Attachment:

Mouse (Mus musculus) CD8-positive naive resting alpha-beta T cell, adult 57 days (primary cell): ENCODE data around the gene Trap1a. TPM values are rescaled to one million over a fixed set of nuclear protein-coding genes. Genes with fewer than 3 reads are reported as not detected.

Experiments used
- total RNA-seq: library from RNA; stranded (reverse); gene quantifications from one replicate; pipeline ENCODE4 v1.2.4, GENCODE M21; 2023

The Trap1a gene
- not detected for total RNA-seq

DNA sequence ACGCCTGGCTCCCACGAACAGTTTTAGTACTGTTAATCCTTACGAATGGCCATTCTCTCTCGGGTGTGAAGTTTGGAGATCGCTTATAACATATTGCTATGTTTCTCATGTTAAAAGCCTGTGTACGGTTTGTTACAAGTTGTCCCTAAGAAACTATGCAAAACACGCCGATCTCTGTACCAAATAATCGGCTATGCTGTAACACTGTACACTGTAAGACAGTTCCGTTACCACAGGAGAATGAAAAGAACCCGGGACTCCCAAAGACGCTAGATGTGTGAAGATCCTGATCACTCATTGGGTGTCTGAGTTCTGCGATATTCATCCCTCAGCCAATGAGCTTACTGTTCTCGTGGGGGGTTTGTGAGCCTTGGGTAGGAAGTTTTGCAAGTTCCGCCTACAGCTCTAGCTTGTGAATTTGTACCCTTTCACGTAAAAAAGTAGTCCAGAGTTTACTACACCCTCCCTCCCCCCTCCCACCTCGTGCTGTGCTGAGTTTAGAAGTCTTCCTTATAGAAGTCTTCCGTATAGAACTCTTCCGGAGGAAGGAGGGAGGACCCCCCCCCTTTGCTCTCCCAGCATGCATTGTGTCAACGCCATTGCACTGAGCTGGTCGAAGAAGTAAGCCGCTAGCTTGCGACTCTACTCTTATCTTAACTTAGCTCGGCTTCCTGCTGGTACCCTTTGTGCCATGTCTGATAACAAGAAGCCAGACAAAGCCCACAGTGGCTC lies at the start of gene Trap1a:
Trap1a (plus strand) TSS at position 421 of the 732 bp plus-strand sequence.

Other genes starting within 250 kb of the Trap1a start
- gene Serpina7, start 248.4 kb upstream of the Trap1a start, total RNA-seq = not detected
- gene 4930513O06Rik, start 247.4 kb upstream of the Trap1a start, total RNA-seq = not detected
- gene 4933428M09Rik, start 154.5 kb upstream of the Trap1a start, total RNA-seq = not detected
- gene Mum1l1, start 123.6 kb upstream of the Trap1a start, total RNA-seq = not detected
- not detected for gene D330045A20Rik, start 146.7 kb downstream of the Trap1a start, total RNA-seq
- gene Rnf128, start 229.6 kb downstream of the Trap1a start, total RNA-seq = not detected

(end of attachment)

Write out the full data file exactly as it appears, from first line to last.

Mouse (Mus musculus) CD8-positive naive resting alpha-beta T cell, adult 57 days (primary cell): ENCODE data around the gene Trap1a. TPM values are rescaled to one million over a fixed set of nuclear protein-coding genes. Genes with fewer than 3 reads are reported as not detected.

Experiments used
- total RNA-seq: library from RNA; stranded (reverse); gene quantifications from one replicate; pipeline ENCODE4 v1.2.4, GENCODE M21; 2023

The Trap1a gene
- not detected for total RNA-seq

DNA sequence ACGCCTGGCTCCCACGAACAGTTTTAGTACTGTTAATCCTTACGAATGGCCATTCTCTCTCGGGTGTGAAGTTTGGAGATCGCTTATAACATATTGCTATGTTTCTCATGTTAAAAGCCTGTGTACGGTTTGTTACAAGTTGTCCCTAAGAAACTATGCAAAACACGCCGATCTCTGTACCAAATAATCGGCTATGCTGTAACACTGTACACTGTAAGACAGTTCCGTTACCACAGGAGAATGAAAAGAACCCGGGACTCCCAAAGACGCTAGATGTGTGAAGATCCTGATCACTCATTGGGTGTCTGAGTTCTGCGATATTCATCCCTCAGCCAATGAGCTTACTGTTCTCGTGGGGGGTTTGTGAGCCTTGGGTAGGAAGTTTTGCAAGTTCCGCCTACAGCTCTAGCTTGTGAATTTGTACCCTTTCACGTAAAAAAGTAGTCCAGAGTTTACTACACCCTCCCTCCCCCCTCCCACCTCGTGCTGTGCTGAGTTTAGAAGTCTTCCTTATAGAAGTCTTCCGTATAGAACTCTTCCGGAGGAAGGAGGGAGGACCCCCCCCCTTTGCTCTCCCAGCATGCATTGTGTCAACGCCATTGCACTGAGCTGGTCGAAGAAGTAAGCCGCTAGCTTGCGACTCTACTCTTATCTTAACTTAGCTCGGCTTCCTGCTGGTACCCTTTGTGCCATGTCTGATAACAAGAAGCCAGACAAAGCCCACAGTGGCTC lies at the start of gene Trap1a:
Trap1a (plus strand) TSS at position 421 of the 732 bp plus-strand sequence.

Other genes starting within 250 kb of the Trap1a start
- gene Serpina7, start 248.4 kb upstream of the Trap1a start, total RNA-seq = not detected
- gene 4930513O06Rik, start 247.4 kb upstream of the Trap1a start, total RNA-seq = not detected
- gene 4933428M09Rik, start 154.5 kb upstream of the Trap1a start, total RNA-seq = not detected
- gene Mum1l1, start 123.6 kb upstream of the Trap1a start, total RNA-seq = not detected
- not detected for gene D330045A20Rik, start 146.7 kb downstream of the Trap1a start, total RNA-seq
- gene Rnf128, start 229.6 kb downstream of the Trap1a start, total RNA-seq = not detected